“You can imagine Bulawayo province from a government view also needs to come up with its website and ensure that Bulawayo industries are displayed to the world to see what opportunities exist. I think there is a lot that can be done there.”
He said the policy will also help institutions such as the NRZ to take off as a support structure for industries.
“So revival of NRZ is also equally important,” he said.
CZI vice-president Joseph Gunda said companies in Bulawayo did not get assistance from the $3 billion working capital allocated to industry under the Covid-19 stimulus package.
“That $3 billion that was allocated for manufacturing, my anticipation was that it could be channelled towards industries that would want that kind of working capital in Bulawayo but it doesn’t seem like anyone got that assistance,” he said.
“Companies have been saying they applied but never got it. This is where we feel perhaps some efforts should be done. If we say we are offering a stimulus package for industry and Bulawayo is not included, then what are we talking about?”
Gunda said forex shortages have been addressed through the auction system.
“We have seen the auction system coming in handy and we applaud government for finally accepting the suggestion that we made that let’s have the forex system establish correct value of Zimbabwean dollar,” he said.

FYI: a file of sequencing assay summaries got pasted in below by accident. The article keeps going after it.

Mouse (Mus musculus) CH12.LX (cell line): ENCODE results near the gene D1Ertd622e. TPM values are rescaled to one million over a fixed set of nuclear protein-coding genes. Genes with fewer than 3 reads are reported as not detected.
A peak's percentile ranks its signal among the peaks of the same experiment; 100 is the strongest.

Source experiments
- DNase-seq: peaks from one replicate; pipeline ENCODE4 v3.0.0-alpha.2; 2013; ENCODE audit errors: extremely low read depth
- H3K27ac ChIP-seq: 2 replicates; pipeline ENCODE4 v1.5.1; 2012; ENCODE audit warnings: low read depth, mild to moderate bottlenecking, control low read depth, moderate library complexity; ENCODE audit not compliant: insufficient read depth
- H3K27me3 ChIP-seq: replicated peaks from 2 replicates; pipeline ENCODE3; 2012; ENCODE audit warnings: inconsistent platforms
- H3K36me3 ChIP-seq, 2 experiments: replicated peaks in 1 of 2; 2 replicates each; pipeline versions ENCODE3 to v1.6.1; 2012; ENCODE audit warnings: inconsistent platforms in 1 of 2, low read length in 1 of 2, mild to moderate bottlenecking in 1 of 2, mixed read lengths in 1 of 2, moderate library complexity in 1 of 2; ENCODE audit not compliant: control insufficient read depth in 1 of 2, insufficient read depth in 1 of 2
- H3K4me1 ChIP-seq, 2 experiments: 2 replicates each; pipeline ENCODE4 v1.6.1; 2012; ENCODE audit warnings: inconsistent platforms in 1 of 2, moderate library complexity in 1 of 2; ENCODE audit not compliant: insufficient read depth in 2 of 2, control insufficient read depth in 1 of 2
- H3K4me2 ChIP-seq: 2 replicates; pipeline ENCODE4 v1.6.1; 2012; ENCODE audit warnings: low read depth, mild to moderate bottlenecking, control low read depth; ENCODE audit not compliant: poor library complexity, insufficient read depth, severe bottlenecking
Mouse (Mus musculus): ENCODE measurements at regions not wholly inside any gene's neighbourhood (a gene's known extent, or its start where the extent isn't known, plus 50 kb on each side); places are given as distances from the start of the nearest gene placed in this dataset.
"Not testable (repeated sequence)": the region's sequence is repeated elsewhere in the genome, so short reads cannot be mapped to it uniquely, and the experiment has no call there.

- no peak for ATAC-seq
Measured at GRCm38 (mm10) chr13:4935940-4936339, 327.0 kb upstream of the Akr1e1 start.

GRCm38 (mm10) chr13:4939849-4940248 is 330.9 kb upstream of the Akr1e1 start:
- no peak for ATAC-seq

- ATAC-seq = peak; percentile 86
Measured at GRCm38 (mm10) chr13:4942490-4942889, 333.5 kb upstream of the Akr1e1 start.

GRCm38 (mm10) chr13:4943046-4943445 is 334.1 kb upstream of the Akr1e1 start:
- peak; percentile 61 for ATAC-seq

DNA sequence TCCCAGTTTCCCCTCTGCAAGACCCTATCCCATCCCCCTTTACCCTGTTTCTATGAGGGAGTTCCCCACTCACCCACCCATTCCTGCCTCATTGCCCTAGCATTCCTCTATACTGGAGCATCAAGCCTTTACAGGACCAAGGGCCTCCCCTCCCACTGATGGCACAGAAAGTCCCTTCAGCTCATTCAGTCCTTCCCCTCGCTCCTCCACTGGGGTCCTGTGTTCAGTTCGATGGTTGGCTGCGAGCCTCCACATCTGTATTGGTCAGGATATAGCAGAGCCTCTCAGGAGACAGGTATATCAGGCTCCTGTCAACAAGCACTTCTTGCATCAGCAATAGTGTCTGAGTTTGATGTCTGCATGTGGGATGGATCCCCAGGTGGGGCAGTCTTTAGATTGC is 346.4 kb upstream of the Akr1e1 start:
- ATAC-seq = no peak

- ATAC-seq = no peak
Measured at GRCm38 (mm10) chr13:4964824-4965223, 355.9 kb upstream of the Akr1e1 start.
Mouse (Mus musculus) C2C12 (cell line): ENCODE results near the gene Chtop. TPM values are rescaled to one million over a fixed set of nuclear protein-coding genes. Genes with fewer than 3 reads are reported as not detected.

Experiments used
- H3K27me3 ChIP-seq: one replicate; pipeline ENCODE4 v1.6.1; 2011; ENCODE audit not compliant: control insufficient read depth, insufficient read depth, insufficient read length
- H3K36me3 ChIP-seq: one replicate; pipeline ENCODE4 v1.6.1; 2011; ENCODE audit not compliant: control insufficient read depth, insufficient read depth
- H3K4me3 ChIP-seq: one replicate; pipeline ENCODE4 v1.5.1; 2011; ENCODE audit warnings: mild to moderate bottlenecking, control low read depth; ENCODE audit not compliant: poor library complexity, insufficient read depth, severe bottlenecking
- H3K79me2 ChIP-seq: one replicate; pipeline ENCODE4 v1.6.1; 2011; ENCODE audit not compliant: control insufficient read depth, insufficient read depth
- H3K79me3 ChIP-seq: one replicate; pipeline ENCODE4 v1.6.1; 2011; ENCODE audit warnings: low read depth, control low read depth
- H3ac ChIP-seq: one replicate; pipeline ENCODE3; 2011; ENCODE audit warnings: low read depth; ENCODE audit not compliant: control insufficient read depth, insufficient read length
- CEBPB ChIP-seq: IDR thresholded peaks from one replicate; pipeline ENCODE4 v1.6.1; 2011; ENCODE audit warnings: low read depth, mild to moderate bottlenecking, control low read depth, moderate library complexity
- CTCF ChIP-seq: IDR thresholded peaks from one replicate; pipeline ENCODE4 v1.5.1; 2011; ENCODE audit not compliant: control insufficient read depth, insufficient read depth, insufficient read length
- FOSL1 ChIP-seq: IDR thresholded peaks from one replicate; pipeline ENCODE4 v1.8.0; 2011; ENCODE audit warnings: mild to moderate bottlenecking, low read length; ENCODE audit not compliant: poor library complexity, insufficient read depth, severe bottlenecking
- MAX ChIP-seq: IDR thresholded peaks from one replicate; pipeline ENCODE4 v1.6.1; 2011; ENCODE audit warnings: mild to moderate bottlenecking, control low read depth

“I think those companies in Bulawayo that needs forex, we can’t be talking much about forex now. It’s now a question of investment, the environment for either local or foreign direct investment.
“I think this is where funding of low interest rate loans would be required for those who need to invest locally but it is prohibiting because of these interest rates that are so prohibitive and high so that one would think that look if you are going to borrow that money, the repayment is going to choke you.”
Gunda said some banks were charging about 60% interest rates.
“So, for us to revive Bulawayo industry we need those interest rates to be low. We also have these challenges with power and with water.
“At least with power there has been some stability in industry.
“What is challenging is the issue of water. We have had meetings with Bulawayo City Council and we have emphasised that without water what is industry? We can’t operate. We can’t have industry without water,” he said.
Gunda said if some of these hindrances could be removed, Bulawayo can have foreign direct investment and stability.
Bulawayo is strategically positioned for the manufacturing sector output distribution across the Sadc region and the world at large, hence, its revival is of paramount importance.